Sunday, January 25, 2009

Make your own slider burgers

Have you been tempted to buy those special pans to make your own slider burgers? If you have a grill pan (or even if you don't), you probably have everything you need to make some sliders at home, for a fraction of the cost of going out to Chili's or TGI Fridays.

I just baked a batch of my homemade dinner rolls to use as buns and prepared my hamburger meat like I normally would. Basically, here is the recipe:

Makes 16 mini burgers

2.25 lbs. ground beef
1 packet dry onion soup mix
2 Tbsp. A-1 steak sauce
garlic powder, to taste
black pepper, to taste

1/2 chopped onion to sprinkle in the bottom of the pan.

To form patties, fill a 1/4 cup measuring cup with hamburger meat and empty onto a plastic lined cutting board (for easy clean-up). Pat meat down to form patty. Heat grill pan on medium heat, sprinkle onions onto center of pan, place 4-5 patties in center of pan and place grill press onto patties. Cook until brown on bottom and flip over. Patties are pretty much cooked at this point but I like to brown both sides. Slice rolls in half and place patties, cheese, and additional condiments, as desired. Enjoy!

Saturday, January 24, 2009

My first sock bun!

What do you do when you can't sleep? I watch videos on YouTube. It was 4:30 a.m. and I found videos on styling long hair. One of them mentioned a "sock bun" and since I'm the curious type, I just had to do more research and, finally, make my own! What is a "sock bun"? It is a form over which you make a bun-type hairstyle and it's made from...wait for it...socks! Mine was made with two of my husband's discarded tube socks (I keep them in a basket by my sewing machine with other discarded clothing) and two new jet black knee high stockings. I used two socks because I wanted my bun form to be large and firm. What you do is cut the toes off of the socks and stockings, put one tube sock inside the other and roll them down to form a donut shape. Put one of the knee highs with the elasticized top through the center of the donut and roll the knee high around the donut. Do the exact same thing with the second knee high to make the donut more opaque and completely cover the whiteness of the tube sock. If you have blonde hair, you'd probably use a nude colored sock instead of black. This is so that if my hair doesn't completely cover the donut, it won't be so obvious. I've read that if you don't cover your sock with a piece of stocking, your hair will get really tangled. I didn't want to find out first-hand!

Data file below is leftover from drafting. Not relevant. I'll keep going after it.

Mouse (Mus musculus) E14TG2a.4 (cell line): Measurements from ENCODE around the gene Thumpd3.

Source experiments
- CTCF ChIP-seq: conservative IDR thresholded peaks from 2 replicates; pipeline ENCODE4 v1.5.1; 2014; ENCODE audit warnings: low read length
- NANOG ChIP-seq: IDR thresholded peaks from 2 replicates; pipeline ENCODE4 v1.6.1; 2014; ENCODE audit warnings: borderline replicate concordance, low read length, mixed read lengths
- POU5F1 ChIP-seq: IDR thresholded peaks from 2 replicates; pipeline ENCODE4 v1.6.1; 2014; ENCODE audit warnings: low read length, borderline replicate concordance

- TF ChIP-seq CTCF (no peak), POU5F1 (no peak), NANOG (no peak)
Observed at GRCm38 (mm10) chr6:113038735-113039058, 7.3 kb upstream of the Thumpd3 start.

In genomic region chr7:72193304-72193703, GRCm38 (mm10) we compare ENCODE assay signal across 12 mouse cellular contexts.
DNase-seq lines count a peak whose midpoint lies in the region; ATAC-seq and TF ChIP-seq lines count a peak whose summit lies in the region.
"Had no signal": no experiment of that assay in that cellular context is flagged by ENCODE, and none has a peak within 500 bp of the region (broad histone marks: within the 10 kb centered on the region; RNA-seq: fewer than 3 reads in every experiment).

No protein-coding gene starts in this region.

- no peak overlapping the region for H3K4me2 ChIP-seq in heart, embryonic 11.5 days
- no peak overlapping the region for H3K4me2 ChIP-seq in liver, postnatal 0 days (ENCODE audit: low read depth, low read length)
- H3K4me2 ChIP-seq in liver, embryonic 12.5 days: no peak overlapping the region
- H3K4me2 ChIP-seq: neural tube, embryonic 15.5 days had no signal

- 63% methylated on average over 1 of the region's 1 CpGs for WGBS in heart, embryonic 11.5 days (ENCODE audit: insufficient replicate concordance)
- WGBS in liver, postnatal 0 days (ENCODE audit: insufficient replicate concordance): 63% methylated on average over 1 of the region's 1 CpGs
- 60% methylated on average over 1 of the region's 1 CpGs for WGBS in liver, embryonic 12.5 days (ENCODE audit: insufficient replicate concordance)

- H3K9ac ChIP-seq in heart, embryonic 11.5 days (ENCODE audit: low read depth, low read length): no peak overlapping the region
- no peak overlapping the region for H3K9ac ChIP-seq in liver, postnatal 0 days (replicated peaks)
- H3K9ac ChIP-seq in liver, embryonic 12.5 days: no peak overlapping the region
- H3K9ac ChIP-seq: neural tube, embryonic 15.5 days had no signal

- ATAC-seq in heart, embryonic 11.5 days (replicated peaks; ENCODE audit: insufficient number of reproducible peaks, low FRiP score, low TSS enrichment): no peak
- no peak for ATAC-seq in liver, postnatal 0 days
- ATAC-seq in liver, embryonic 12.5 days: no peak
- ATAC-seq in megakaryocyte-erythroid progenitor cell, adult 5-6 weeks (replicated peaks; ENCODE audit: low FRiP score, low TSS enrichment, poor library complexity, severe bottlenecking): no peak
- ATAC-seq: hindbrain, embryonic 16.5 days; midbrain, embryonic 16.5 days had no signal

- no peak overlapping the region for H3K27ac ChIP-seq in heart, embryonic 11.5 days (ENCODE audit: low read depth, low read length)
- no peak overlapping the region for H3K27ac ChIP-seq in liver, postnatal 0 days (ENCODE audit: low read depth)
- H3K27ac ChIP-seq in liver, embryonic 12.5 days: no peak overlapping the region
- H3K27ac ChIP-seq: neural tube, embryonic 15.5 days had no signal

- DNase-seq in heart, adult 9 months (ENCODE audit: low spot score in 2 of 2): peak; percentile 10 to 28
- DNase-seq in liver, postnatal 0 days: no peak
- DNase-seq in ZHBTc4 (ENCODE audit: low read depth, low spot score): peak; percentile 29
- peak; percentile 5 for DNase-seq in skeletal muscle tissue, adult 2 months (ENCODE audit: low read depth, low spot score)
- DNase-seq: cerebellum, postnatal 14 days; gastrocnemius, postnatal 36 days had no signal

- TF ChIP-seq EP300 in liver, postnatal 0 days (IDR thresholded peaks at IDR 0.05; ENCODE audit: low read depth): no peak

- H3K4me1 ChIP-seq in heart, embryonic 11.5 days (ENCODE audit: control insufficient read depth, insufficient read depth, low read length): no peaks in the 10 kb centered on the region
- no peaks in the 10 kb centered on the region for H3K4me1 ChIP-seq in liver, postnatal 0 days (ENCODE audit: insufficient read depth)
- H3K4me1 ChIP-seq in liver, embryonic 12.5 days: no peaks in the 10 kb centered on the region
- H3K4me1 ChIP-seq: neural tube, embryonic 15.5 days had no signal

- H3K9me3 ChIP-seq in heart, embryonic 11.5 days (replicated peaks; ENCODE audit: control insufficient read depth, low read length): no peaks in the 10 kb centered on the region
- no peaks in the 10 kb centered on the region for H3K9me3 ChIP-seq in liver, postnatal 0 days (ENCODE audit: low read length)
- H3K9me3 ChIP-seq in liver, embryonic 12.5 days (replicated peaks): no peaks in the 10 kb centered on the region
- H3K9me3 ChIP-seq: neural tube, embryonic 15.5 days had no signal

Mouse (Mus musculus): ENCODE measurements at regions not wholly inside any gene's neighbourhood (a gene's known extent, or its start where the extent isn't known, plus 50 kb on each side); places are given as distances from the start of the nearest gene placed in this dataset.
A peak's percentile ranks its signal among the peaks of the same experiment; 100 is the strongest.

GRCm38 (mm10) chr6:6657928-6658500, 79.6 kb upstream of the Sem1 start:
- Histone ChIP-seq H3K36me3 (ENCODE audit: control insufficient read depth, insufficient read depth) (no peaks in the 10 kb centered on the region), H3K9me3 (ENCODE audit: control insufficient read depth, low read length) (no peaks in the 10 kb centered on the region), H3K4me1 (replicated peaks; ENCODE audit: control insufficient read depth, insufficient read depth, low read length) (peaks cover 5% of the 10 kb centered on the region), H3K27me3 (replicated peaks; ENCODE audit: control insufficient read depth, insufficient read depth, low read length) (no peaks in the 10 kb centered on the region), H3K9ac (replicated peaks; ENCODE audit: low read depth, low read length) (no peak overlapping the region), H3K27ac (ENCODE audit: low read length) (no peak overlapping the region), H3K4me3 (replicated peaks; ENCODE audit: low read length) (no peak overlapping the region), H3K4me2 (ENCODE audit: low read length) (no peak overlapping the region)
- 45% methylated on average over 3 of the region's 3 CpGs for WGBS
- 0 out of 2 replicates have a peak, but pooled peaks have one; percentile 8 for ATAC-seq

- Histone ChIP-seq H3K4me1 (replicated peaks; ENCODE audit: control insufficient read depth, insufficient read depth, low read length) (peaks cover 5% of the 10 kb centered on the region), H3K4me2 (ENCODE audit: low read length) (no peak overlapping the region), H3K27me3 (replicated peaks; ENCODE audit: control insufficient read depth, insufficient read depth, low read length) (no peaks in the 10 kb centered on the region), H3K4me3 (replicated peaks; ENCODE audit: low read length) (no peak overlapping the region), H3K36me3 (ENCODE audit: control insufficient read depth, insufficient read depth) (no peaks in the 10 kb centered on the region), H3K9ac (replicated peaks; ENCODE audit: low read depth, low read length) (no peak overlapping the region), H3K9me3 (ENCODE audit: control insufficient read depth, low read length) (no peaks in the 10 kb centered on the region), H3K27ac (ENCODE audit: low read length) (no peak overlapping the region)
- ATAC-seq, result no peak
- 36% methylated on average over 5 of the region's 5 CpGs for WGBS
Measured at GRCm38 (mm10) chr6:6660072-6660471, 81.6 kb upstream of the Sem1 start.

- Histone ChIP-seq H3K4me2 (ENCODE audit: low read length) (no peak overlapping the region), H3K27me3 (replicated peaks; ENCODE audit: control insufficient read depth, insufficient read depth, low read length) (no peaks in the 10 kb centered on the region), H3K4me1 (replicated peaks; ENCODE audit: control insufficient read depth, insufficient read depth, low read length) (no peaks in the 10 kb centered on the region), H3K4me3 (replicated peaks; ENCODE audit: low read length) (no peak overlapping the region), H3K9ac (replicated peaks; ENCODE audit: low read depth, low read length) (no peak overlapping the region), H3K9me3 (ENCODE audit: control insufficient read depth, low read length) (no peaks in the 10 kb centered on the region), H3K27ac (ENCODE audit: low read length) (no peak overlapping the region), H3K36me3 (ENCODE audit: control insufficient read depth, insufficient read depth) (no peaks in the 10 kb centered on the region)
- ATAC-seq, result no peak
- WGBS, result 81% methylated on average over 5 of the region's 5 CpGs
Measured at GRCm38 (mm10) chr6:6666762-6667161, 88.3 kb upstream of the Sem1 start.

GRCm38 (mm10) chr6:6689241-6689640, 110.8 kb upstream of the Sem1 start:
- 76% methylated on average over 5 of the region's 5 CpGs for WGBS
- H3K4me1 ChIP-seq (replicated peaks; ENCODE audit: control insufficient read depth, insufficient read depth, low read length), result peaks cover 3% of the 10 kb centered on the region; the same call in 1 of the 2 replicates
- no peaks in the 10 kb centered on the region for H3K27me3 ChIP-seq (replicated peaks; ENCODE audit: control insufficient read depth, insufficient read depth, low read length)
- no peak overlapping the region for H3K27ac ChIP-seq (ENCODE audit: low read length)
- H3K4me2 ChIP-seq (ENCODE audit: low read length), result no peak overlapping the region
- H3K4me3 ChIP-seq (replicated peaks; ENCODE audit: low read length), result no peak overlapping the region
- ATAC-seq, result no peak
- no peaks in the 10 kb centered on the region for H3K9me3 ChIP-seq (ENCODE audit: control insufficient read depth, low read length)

I know my first sock bun is kinda messy but my second one was much better. I now know that this type of bun is very popular with ladies in the military and performance artists like figure skaters and dancers. I can see myself wearing my hair like this a lot.

Here are a couple of the videos that got me started:

Wednesday, January 21, 2009

My new glass tea kettle

Did I need another kettle? No. Why then did I feel compelled to buy this one? I just loved the idea that I could watch the five stages of tea water that Angela at Tea With Friends blogged about. In fact, this is the same kettle she uses. You can't beat the price at $9.95 from KMart. Also, I have made my masala chai in this kettle and it works very well. I made my chai for some friends last week in my usual saucepan on the stove but, as usual, when I pour it into cups, I lose about 1/3 down the drain. Now, I can pour out the chai very neatly and not lose a drop. I just remove the whistling lid while brewing the tea (before adding milk) so that it reduces a bit. It's easy to clean, too. Perfect!